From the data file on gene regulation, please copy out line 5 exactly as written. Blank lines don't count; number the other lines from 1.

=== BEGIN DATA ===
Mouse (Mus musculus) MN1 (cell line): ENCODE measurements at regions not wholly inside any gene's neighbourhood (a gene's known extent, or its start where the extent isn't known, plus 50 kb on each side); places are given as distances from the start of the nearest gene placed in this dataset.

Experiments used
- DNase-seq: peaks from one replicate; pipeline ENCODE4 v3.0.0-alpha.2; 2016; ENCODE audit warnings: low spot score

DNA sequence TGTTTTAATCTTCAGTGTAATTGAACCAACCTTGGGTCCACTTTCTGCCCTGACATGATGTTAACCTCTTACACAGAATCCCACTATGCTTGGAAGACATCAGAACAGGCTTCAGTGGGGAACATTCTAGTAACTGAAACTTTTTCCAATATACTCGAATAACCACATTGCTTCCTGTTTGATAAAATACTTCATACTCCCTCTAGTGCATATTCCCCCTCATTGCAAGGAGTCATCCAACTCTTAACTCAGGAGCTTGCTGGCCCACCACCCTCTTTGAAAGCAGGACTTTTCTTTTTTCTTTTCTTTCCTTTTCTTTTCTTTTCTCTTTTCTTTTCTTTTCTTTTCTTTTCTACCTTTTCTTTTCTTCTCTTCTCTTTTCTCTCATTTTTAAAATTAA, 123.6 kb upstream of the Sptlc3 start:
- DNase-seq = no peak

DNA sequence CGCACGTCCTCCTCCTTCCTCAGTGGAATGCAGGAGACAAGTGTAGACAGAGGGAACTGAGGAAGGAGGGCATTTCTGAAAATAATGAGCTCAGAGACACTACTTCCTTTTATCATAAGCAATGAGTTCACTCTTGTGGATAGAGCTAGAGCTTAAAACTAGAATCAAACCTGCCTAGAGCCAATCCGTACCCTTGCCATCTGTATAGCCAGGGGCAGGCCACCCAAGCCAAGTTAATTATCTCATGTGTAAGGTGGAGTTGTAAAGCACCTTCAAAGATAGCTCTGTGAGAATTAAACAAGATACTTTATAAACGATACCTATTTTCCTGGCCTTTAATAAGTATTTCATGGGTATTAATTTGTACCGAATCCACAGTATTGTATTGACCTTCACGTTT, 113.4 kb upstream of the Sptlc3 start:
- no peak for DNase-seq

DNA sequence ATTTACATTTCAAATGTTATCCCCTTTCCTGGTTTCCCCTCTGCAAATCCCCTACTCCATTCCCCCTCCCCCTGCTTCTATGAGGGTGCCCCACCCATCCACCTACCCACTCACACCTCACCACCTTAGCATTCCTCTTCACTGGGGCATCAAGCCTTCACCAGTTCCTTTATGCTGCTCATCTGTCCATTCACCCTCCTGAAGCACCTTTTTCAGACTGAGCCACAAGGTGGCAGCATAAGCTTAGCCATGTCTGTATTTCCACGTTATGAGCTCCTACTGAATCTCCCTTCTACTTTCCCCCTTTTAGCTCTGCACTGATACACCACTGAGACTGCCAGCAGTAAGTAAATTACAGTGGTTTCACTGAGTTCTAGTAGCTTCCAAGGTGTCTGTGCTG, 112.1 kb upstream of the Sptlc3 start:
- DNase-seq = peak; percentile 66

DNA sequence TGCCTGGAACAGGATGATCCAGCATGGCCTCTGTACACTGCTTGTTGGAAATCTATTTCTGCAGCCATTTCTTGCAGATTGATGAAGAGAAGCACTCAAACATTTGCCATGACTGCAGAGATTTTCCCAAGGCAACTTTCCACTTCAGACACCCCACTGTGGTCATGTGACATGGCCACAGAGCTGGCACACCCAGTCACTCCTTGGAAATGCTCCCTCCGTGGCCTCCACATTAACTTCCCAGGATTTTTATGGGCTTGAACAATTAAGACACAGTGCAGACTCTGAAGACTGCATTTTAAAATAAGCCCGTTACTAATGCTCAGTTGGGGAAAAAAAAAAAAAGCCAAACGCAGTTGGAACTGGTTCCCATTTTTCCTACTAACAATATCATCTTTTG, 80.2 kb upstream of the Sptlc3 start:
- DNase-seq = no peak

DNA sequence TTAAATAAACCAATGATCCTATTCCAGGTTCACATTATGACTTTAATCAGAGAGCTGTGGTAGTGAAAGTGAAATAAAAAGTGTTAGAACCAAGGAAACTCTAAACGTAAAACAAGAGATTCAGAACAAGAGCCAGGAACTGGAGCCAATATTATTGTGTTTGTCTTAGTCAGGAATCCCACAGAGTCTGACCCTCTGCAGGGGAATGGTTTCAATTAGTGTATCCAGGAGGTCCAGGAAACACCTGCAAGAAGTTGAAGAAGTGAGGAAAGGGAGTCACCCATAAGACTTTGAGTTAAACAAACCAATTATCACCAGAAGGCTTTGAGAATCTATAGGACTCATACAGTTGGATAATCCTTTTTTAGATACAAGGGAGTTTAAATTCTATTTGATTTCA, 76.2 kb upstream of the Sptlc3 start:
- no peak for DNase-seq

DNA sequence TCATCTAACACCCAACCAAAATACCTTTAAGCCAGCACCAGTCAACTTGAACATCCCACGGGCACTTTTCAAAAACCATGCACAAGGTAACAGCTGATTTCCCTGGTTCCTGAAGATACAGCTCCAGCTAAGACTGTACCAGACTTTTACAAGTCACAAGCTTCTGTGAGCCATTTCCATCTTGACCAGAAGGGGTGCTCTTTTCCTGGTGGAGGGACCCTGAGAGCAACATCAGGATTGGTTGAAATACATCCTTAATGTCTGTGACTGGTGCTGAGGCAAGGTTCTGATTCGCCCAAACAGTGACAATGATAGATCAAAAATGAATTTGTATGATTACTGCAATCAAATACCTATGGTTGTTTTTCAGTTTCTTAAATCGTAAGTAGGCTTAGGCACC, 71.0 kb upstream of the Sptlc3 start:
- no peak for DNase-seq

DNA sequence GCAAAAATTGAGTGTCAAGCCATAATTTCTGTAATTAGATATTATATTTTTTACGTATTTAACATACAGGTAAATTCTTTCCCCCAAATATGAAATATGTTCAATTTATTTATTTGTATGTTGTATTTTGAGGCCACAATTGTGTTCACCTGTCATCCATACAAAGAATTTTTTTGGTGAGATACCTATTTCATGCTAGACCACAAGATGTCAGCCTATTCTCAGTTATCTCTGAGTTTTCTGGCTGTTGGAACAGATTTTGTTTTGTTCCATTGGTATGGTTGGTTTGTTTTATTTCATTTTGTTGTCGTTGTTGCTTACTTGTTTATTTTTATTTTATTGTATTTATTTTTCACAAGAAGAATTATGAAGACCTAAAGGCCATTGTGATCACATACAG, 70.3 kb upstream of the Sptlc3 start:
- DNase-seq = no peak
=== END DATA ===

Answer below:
- DNase-seq = no peak